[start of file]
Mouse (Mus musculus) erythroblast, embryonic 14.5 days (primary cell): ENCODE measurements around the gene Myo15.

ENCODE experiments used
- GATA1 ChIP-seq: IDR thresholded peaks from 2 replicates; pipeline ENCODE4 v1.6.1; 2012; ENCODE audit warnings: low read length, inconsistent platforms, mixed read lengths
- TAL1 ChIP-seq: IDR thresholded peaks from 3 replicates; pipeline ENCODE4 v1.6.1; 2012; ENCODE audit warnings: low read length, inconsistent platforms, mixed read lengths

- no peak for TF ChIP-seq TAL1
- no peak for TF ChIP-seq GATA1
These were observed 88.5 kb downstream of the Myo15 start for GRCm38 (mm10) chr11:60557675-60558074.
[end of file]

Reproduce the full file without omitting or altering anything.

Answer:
Mouse (Mus musculus) erythroblast, embryonic 14.5 days (primary cell): ENCODE measurements around the gene Myo15.

ENCODE experiments used
- GATA1 ChIP-seq: IDR thresholded peaks from 2 replicates; pipeline ENCODE4 v1.6.1; 2012; ENCODE audit warnings: low read length, inconsistent platforms, mixed read lengths
- TAL1 ChIP-seq: IDR thresholded peaks from 3 replicates; pipeline ENCODE4 v1.6.1; 2012; ENCODE audit warnings: low read length, inconsistent platforms, mixed read lengths

- no peak for TF ChIP-seq TAL1
- no peak for TF ChIP-seq GATA1
These were observed 88.5 kb downstream of the Myo15 start for GRCm38 (mm10) chr11:60557675-60558074.